Happy Monday, friends! After a fabulous weekend with my fellow volunteers, we returned to our usual training schedule…boo. While we were waiting for class to start, we chatted about our weekend, particularly the super fun house party that one of us threw on Friday night. There are ton of pictures floating around from that night and if we are Facebook friends, I’m sure you’ve seen them. We all kind of realized that the majority of pictures we’ve been sharing with our friends and family have been of us hanging out, chilling at the beach or dancing. One of my pals said his mom asked him if he joined the Peace Corps or the Party Corps (I obviously loved the pun and stole it for my title. Thanks, Derek’s mom!)
The truth is, right now it can seem more like the Party Corps because we haven’t been doing a ton of work. All of our time is spent in training so that we can be even better volunteers once we finally start working. November 14 is the day of our swear-in and after that, everyone will move to their new sites. Even some of us in Barranquilla will be moving to different parts of the city to be closer to our schools.
Last week, we were FINALLY able to visit our new schools and meet our “counterparts” (PC term meaning Colombian coworker). On Monday, we all met up at a hotel where they fed us a bomb.com lunch, sans beans, and we met a representative from our schools. The woman who was there for me is the definition of fabulous. Her English is near perfection and I can already tell she is going to be extremely hard-working and will push me to be better and make our school the best it can be. We spent Monday afternoon and Tuesday morning in sessions about teamwork, the PC mission and whatnot and then, after another stellar lunch (mashed potatoes!!!!) we were handed over to our counterparts and taken to visit our new schools.
As most schools are, mine is broken up into two “jornadas” or shifts, with grades 6-11 in the morning and k-5 in the afternoon. My counterpart and the other English teachers all work the morning shift. However, those little sweethearts stayed late to give me a warm welcome to my colegio. The students even prepared an AMAZING dance showcase for me. Seriously, I’ve never been so intimidated by the talent of 15 year olds. It was incredible. Others performed English songs and we had some deditios (cheese filled pasteries) and pastelitos (meat filled pastry) to snack on. I met the principal and several other teachers from different content areas. Everyone was so friendly and made me feel welcome.
It was creativity week at my school and on Wednesday it was science and math day. I was able to spend all morning attending a science fair that the kids had worked really hard on. They are so smart! It was a blast. The next two days were Spanish and English and as all of my counterparts teach both subjects, they were busy planning. Thursday was Spanish day and they had several classrooms set up to represent various parts of Spanish history and culture such as the Middle Ages, Spanish literature, Gabriel Garcia Marquez, cinema and one more that I am forgetting. A group of seventh graders put on a short reenactment of Snow White. It was just precious. Aren’t they adorable?! On Friday they were having an English song competition, which I was asked to judged but had to decline because we returned to training. What a bummer. But that’s ok because I have two years to make my mark and help improve the English program! I even jokingly gave them idea for a new club where the students teach me to dance but before they do, I give them the vocabulary to teach me in English. Seriously I was 100% kidding but the “coordinadora” (basically asst. principal) loved the idea! Which is great for me because I want to be able to be a dance coach on DWTS after this experience 😉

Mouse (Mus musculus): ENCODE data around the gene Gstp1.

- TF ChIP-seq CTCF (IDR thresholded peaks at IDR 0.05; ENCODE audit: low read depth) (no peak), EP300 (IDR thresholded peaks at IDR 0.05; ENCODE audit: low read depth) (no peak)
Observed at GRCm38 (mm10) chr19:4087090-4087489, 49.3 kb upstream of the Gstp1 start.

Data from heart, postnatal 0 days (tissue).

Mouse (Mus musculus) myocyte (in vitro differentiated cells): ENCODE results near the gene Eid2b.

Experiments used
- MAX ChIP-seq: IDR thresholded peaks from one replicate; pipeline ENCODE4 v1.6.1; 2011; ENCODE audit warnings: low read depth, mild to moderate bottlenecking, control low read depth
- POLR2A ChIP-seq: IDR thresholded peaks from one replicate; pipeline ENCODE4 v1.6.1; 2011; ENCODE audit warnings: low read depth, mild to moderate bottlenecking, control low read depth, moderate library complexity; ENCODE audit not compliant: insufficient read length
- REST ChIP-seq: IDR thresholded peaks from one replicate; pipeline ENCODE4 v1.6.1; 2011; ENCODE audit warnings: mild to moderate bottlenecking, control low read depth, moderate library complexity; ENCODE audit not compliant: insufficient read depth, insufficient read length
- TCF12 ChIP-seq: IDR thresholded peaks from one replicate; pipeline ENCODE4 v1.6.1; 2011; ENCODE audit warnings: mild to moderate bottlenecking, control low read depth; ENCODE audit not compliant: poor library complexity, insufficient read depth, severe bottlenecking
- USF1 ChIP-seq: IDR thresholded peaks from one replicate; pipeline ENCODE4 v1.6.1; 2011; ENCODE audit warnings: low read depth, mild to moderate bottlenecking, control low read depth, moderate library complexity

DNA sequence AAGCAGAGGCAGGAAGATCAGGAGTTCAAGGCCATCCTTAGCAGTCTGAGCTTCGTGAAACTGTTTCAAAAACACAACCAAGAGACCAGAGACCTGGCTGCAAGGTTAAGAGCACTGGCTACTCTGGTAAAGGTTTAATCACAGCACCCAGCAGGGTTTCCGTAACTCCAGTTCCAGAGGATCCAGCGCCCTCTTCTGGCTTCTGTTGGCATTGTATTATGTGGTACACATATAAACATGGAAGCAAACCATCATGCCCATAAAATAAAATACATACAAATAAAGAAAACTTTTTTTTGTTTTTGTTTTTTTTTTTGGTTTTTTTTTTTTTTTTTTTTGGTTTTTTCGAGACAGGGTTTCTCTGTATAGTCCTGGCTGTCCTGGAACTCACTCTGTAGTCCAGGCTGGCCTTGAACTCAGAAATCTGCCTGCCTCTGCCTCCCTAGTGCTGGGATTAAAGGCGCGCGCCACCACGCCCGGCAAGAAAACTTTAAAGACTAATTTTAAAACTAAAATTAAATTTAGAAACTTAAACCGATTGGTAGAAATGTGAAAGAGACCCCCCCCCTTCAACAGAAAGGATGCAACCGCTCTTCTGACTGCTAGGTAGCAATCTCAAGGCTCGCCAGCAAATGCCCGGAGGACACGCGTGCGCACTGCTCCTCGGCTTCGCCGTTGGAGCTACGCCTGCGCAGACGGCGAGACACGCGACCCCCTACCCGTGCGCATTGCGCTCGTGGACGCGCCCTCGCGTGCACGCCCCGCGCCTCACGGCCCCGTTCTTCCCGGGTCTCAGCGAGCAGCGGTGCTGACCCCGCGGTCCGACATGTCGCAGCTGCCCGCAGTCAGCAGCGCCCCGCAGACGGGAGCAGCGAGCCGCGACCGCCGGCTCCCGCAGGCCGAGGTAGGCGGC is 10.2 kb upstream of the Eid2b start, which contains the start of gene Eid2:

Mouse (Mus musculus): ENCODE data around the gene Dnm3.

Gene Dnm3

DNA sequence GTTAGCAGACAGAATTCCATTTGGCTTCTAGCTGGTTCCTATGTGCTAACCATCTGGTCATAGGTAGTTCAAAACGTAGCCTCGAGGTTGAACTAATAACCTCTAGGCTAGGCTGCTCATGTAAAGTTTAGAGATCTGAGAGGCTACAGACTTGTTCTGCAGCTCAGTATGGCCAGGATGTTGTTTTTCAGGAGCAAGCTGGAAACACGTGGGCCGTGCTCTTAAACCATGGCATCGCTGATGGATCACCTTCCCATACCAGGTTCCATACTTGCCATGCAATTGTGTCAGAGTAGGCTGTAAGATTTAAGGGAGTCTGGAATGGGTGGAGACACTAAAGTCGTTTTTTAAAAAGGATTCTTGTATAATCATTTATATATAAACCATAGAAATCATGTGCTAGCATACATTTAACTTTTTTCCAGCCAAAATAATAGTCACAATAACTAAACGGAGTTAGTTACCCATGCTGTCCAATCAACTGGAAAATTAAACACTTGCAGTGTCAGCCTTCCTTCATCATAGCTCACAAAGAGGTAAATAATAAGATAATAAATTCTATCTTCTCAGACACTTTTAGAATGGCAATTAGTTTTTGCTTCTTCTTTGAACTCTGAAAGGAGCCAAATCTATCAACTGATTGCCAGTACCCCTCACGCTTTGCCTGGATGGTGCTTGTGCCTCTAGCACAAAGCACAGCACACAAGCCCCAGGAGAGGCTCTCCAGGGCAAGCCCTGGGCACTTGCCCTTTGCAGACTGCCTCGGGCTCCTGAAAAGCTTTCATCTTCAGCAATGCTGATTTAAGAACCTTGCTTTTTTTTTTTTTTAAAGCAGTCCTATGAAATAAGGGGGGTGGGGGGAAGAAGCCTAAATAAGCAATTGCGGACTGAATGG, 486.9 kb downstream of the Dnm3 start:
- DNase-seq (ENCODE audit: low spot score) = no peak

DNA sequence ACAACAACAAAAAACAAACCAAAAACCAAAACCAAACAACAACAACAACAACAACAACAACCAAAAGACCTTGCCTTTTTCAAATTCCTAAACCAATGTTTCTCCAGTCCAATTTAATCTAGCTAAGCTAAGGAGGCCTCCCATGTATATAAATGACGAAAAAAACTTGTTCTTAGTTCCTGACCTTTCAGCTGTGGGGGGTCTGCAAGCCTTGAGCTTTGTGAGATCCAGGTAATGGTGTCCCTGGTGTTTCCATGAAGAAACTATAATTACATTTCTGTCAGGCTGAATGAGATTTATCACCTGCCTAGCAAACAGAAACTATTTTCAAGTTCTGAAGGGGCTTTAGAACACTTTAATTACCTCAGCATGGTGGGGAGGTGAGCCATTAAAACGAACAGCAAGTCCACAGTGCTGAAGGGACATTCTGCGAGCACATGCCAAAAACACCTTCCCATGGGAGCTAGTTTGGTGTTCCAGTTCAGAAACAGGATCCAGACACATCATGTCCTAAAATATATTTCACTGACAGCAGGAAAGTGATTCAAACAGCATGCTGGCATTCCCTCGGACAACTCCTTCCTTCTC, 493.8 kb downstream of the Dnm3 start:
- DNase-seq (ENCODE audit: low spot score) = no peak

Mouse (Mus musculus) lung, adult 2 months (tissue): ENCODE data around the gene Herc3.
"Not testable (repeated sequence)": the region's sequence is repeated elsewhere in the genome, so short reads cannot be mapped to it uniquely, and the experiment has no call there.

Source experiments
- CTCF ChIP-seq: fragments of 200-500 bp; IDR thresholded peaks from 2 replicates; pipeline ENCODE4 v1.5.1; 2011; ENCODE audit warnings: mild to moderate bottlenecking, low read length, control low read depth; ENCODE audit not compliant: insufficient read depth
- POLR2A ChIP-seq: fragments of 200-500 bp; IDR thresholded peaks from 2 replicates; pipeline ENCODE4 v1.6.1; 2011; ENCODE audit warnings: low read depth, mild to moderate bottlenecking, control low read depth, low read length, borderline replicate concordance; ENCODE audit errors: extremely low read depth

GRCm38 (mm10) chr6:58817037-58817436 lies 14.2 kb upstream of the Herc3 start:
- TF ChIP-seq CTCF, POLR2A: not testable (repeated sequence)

In addition to working at my school, I plan on staying at CEDESOCIAL. It worked out wonderfully because the other two ladies volunteering with me are also staying in Barranquilla so we are keeping the dream team alive! We had our second workshop on Friday with a group of teenage girls who, because of abuse, have dropped out of school. Some are working the streets and some have children or are pregnant. The fact that anyone would want to hurt these sweet little girls is sickening. They are so respectful, sweet, fun and child like. In PC we get a lot of resiliency training to help us cope with the struggles of living overseas for two years. These girls are the absolute definition of resilience. I am awed and inspired by their pure hearts and tough attitudes. We did a song analysis of Marc Anthony’s “Vivir mi Vida” which all about living life to the fullest and letting go of pain. Then, we had the girls write about their dreams and how they plan on achieving these dreams. One 13-year old wrote she wants to help vulnerable children have better lives and move her family to a better neighborhood, others want to be doctors or teachers while others just want to create a better life for their family. It was an amazing session and according the director, the girls really enjoyed it.
Here are some pics of us working and then relaxing at the park.
I started this blog with so much more to say but now I’ve found an avocado to eat and I’m distracted 🙂 I promise to have more pics of me working soon, because after all, I’m not in the Party Corps! The truth is, we are trying to spend as much time together because training is rapidly coming to a close and some of us are leaving. I love this group and am so happy and excited to see what we all accomplish in the next 28 months. I love you all! Happy Halloween!!! 🎃👻